Sunday, May 18, 2014

The Good Samaritan and the Compromise of Convictions

Jesus' parable of the Good Samaritan is one of the most powerful of his illustrations regarding love of neighbor, and it provides an important foundation for how to engage others in a multifaith world. But at the same time, popular interpretations of the story rob it of much of its subversive power.

Rebecca Trotter has written a piece on her blog "The Upside Down World," that steps back to reassess this story in light of a statement that Evangelical often make in relating to others: "You don't have to compromise convictions to be compassionate." On the surface this sounds good, particularly for those of us working in multifaith contexts where conservative Evangelicals are concerned that such efforts are risky, and leave practitioners open to compromise. But Trotter reminds us that the parable of the Good Samaritan challenges this idea. Sometimes you do have to compromise convictions to be compassionate.

Consider the familiar story again. When the priest and the Levite saw the injured man, they made a conscious choice not to help as acts of faithfulness to their religious convictions, particularly those related to fears about ritual impurity and contamination. But the conclusion of Jesus' story indicates that the one who truly loved neighbor in God's way was the one who ignored these religious convictions and offered aid anyway.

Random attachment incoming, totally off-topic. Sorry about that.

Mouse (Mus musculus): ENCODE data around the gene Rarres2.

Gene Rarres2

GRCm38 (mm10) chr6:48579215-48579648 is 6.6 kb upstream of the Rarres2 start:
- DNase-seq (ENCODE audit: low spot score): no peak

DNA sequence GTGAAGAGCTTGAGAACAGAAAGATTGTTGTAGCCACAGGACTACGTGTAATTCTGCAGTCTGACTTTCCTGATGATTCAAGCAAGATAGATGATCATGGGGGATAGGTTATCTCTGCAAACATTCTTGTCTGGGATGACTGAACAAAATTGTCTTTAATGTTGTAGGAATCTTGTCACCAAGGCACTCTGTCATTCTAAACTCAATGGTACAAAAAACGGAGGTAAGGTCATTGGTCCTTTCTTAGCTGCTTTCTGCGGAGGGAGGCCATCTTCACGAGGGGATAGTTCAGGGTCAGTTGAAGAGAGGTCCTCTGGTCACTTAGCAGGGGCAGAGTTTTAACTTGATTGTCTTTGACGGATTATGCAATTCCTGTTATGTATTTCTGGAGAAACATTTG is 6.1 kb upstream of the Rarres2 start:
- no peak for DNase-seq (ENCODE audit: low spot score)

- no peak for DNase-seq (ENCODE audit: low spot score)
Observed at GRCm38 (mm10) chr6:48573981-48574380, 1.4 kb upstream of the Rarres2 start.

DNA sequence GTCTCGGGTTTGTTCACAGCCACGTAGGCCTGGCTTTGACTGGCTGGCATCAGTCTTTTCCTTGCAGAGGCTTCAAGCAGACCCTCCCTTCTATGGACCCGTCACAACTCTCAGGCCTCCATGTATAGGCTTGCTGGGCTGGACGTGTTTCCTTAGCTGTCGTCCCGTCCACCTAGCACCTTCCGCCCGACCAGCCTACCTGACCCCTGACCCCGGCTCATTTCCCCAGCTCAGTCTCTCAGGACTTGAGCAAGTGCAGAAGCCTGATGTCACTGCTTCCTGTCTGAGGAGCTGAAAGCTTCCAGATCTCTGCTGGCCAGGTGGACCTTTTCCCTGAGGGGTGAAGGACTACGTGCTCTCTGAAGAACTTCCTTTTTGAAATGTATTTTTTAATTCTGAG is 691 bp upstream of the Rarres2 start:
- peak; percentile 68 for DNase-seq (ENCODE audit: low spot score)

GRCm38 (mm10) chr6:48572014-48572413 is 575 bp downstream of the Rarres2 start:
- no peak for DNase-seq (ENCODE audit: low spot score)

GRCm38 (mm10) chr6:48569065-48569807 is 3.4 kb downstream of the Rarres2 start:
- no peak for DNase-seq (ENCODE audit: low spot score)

This should give Evangelicals pause for reflection. Our religious convictions concerning how we relate to and engage others in our multifaith world should not be cast aside casually, but there may be times when love of neighbor trumps these convictions. At the very least, we should be willing to engage in more theological self-reflection in such matters.

Read Trotter's piece and give Jesus' parable another look.


Transcendent said...

You might find my own account of the Good Samaritan a little closer to the point you're making:

Transcendent said...

PS: Sorry for the stupid name. I guess I set up a Blogger account years ago under "Transcendent"...

John W. Morehead said...

Thanks for sharing the link, Chris.